Tasting God’s Word, Tasting God’s New World

Tasting God’s Word, Tasting God’s New World

A decade in the making, my next book is due out in a month! The book, Remembrance, Communion, and Hope, is based upon a wager that congregations can rediscover the gospel itself through a renewed theology and practice of the Supper. In this and the next couple of blog posts, I’ll include a brief excerpt to give you a taste of the themes, with different endorsements featured at the bottom of each. It’s available here for pre-order now!

“The church is filled with symbols and rituals that can shape our identity, moving us into a narrative that is bigger than we could conjure up ourselves.

In the gathering of a people, prayer and praise, proclamation of the Word, the washing with and feeding upon the Word in baptism and the Supper, we taste God’s new world. We will always be “of” the world. Yet, as our imaginations are fired with God’s new world, the symbolic world of consumer culture around us begins to look strange. Specifically, as we feed upon our new, gospel-defined identity in preaching and the Lord’s Supper, a different symbolic narrative comes into view: what we previously thought was “freedom” is bondage, what we thought was “healing” is sickness. In light of Christ’s reign, “freedom” is not mainly about the absence of constriction but is about the positive harmony with God and neighbor that the Spirit enables. “Healing” is not restoration so we can go our own way, but is a redirection of our misdirected desires toward loving God and our neighbor.

It is not sufficient to simply say no to the shaping symbolic culture, such as a consumer culture. A fuller way of resistance is to enter into a different world of symbols and rituals, shaped by the Spirit, participating in Christ’s reign. The Lord’s Supper, as a foretaste of the wedding banquet of the Lamb and his bride, gives us a taste of God’s new world.”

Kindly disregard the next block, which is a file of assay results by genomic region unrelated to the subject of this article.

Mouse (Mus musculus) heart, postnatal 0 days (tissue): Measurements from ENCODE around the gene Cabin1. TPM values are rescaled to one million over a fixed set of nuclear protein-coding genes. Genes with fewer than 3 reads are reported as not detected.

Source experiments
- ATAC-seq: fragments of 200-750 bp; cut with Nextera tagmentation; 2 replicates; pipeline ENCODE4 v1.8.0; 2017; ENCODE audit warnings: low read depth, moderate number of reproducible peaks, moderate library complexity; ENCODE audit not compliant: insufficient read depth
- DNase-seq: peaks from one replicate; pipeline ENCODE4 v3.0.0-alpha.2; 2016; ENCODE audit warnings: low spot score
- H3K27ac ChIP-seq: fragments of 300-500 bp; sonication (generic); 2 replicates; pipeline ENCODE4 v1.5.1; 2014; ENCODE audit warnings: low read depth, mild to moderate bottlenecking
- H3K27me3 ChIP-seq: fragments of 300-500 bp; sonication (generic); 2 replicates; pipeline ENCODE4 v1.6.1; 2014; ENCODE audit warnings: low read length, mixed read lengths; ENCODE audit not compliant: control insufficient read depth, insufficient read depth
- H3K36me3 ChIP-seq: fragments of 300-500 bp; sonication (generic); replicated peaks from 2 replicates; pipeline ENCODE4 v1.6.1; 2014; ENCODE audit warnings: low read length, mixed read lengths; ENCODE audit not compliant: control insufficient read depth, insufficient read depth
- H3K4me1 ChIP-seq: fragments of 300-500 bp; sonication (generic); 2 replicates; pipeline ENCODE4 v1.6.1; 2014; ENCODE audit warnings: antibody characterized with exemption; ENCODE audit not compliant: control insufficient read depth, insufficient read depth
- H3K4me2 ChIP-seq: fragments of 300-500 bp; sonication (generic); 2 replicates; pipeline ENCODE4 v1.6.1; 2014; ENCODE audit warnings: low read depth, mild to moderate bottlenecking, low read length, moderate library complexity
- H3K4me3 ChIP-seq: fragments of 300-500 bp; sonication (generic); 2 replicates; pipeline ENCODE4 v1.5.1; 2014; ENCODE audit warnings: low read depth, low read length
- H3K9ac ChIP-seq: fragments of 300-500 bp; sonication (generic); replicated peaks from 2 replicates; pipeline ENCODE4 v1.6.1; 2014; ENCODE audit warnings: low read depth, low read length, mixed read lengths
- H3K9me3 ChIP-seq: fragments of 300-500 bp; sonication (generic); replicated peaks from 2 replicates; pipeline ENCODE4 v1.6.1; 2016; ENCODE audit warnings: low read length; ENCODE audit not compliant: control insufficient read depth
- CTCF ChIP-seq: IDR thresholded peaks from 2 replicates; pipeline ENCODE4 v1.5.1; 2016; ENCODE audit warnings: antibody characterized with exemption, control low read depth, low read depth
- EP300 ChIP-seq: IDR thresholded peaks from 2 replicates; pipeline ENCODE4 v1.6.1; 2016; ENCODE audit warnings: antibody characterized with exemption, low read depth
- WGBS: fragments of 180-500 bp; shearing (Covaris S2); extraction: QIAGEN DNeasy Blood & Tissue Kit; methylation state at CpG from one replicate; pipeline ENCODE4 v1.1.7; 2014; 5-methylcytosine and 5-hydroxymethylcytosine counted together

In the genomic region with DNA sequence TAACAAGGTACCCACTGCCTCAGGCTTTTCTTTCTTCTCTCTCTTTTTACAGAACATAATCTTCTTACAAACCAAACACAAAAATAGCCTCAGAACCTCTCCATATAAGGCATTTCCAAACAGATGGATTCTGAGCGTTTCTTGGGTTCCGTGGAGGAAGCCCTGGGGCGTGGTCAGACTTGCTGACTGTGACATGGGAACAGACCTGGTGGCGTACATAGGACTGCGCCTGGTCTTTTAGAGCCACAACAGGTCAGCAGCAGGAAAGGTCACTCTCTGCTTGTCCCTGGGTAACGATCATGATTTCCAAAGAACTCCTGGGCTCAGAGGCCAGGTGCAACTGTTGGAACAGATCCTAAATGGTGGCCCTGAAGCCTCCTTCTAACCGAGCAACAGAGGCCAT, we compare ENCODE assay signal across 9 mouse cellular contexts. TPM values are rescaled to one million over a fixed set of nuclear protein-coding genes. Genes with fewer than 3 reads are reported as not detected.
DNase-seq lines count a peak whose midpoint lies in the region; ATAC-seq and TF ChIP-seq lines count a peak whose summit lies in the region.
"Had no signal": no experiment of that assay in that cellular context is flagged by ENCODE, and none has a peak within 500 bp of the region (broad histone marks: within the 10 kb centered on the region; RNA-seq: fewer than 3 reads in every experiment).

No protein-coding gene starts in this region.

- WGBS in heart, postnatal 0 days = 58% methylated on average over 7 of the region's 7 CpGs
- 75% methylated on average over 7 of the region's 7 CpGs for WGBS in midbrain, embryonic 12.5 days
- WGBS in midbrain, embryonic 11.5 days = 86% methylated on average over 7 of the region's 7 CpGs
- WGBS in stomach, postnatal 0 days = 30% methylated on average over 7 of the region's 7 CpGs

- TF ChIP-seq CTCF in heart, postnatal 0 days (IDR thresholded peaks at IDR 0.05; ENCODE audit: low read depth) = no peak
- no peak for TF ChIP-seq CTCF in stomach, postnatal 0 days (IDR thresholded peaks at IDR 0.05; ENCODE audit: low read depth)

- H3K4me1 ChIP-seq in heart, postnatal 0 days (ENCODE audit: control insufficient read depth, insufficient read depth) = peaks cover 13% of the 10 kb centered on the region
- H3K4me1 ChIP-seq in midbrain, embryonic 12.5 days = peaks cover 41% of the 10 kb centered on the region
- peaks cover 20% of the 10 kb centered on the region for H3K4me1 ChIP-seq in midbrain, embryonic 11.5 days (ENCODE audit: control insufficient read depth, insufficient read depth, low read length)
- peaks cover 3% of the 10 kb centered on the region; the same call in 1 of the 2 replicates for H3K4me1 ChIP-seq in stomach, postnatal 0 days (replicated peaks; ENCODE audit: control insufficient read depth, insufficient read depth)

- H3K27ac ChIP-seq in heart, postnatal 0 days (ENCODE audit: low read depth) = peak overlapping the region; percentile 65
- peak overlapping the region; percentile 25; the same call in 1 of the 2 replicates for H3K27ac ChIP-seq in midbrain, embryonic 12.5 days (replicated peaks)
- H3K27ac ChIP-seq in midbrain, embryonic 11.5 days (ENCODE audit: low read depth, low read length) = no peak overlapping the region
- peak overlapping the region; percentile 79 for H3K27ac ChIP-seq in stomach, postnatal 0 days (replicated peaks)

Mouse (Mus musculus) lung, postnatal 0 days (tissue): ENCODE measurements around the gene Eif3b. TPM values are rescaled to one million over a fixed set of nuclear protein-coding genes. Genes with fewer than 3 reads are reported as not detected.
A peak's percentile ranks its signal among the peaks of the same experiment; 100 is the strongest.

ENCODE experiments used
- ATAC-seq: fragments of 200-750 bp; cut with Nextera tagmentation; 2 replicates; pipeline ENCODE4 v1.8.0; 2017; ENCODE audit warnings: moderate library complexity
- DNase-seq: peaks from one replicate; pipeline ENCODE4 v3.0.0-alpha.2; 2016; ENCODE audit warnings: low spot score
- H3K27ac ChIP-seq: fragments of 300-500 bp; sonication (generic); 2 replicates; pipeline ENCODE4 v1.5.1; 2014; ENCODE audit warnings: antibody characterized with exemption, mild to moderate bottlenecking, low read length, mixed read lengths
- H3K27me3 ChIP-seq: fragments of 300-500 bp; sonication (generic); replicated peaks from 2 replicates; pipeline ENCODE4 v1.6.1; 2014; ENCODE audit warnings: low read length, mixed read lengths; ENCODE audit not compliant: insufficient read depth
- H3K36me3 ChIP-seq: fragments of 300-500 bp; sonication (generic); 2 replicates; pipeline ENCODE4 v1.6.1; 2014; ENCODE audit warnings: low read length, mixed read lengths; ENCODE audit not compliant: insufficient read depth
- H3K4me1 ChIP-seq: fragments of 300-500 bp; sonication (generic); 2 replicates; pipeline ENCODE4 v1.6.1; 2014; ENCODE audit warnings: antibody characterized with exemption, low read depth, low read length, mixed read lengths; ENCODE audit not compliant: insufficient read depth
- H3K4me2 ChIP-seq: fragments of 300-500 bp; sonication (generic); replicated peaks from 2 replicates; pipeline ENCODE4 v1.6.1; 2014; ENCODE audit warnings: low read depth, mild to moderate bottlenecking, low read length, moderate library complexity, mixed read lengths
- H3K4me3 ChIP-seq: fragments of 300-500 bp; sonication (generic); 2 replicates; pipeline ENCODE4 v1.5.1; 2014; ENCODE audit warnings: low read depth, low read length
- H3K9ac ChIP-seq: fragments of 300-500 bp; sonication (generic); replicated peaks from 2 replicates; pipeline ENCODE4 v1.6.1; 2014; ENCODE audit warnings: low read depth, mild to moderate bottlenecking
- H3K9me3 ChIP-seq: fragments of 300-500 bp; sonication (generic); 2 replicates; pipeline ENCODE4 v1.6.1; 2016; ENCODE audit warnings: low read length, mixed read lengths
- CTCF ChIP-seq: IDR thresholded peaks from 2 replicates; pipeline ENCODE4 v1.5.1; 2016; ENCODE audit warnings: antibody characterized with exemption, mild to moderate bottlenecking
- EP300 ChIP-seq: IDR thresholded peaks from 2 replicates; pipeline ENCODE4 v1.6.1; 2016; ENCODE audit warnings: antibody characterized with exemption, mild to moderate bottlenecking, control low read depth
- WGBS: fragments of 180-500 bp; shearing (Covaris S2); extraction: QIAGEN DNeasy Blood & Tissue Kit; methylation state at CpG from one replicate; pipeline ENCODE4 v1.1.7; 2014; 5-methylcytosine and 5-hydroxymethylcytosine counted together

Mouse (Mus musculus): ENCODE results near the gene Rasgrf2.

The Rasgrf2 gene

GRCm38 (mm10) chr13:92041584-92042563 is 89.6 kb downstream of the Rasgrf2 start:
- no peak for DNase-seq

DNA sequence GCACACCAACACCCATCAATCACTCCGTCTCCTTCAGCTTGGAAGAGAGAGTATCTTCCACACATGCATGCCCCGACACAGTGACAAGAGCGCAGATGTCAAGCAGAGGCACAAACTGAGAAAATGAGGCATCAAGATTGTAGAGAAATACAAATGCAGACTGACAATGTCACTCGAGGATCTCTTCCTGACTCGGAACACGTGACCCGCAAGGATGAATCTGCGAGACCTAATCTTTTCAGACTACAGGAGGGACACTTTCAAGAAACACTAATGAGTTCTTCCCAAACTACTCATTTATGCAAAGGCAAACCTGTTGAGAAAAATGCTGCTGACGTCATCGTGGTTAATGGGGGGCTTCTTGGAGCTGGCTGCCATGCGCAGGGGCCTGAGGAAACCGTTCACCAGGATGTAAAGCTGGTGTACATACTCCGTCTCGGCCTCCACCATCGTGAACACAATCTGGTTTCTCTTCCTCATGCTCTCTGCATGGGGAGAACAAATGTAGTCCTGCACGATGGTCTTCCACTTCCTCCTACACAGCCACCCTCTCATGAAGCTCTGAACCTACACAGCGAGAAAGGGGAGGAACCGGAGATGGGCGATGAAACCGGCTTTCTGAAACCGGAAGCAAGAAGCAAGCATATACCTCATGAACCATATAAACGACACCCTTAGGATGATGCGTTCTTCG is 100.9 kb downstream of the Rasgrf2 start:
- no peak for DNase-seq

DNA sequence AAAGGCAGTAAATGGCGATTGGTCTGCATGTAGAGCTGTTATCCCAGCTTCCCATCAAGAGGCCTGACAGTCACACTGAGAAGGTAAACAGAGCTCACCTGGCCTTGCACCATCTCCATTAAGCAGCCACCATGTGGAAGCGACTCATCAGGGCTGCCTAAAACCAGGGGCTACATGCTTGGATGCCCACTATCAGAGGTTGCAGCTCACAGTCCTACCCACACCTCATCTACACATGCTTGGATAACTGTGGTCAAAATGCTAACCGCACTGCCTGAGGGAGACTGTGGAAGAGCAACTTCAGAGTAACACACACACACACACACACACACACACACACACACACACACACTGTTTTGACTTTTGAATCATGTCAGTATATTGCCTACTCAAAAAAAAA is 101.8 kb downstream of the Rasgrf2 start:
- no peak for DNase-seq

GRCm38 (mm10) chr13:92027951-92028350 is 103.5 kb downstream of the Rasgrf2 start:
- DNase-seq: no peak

“We are creatures who hunger and thirst for God, which is why Jesus gives us bread and wine. In this audacious book, Todd Billings shows us why the renewal of the church begins around the table—how our union with Christ is deepened by communion. I hope this becomes the go-to textbook on the Lord’s Supper in Protestant seminaries. Our spiritual lives and our witness will be richer for it.”

— James K. A. Smith, Calvin College

“Todd Billings here challenges churches in many confessional traditions to take up his Reformed catholic wager to theologize and see that the Lord’s Supper is good, that reflecting on and celebrating communion are ways of being drawn more deeply into reality of the gospel, namely, life in Christ. The contents page sets the table, the chapters serve up the main courses, and the conclusion brings this theological feast to a sumptuous end.”

Kevin J. Vanhoozer, Trinity Evangelical Divinity School